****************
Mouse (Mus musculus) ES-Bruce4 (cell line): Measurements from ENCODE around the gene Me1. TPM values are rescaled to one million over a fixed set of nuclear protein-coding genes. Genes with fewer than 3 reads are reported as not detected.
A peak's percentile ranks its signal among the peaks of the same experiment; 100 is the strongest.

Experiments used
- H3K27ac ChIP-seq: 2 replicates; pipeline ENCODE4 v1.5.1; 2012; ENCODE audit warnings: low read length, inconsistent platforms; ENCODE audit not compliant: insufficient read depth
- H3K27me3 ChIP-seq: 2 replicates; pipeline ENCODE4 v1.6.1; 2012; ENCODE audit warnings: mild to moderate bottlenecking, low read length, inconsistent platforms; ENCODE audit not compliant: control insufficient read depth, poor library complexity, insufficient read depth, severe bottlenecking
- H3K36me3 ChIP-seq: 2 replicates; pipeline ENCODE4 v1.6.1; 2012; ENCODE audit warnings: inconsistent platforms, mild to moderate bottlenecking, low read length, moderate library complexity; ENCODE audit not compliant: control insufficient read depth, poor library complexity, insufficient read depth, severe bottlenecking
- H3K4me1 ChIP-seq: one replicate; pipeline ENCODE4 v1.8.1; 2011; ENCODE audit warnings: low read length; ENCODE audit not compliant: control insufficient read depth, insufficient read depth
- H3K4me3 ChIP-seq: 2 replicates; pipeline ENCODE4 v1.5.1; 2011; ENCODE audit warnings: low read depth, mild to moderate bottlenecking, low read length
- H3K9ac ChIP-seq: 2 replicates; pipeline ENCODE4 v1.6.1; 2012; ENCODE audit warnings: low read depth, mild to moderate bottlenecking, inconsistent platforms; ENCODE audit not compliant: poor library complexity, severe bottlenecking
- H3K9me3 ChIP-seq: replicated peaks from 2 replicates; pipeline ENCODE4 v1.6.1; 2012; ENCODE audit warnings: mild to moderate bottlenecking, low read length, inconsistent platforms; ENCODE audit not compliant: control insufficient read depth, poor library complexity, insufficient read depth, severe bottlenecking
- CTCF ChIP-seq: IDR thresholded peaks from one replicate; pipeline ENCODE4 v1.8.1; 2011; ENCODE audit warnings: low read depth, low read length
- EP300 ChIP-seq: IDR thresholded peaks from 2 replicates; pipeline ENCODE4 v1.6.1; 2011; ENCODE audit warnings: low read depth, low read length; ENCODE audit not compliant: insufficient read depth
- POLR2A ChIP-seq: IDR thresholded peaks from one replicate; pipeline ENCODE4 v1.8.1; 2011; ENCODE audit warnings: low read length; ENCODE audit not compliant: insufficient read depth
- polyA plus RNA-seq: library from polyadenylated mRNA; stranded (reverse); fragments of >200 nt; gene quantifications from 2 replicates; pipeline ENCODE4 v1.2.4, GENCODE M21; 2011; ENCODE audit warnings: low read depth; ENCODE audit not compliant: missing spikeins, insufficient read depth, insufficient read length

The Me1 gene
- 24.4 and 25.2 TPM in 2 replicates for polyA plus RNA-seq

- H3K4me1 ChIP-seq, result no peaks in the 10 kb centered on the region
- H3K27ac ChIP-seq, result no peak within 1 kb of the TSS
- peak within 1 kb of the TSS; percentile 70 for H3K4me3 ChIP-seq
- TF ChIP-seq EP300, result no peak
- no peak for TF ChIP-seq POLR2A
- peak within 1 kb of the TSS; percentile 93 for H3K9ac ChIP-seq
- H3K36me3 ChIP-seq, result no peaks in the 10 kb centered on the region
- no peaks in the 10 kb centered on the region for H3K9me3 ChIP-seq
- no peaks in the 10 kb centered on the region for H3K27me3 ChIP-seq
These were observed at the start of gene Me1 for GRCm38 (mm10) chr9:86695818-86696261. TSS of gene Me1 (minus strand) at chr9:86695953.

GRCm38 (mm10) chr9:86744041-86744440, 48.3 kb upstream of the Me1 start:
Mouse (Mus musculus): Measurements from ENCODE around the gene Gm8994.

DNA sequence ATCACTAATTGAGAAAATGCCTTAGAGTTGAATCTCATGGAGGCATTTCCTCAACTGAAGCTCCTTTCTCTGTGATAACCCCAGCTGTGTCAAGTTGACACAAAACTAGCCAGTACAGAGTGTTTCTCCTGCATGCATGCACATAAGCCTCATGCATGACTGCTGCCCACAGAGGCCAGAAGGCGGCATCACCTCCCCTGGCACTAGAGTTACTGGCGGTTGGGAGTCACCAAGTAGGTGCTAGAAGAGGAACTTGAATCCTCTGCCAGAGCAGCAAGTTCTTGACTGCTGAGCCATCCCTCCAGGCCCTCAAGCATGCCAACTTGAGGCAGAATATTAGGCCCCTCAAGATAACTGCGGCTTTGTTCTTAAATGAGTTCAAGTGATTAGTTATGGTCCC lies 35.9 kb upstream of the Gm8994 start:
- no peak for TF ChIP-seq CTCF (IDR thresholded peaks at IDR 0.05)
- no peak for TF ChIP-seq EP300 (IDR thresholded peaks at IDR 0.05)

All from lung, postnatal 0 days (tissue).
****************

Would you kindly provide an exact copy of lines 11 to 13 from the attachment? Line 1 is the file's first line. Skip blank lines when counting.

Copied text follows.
- CTCF ChIP-seq: IDR thresholded peaks from one replicate; pipeline ENCODE4 v1.8.1; 2011; ENCODE audit warnings: low read depth, low read length
- EP300 ChIP-seq: IDR thresholded peaks from 2 replicates; pipeline ENCODE4 v1.6.1; 2011; ENCODE audit warnings: low read depth, low read length; ENCODE audit not compliant: insufficient read depth
- POLR2A ChIP-seq: IDR thresholded peaks from one replicate; pipeline ENCODE4 v1.8.1; 2011; ENCODE audit warnings: low read length; ENCODE audit not compliant: insufficient read depth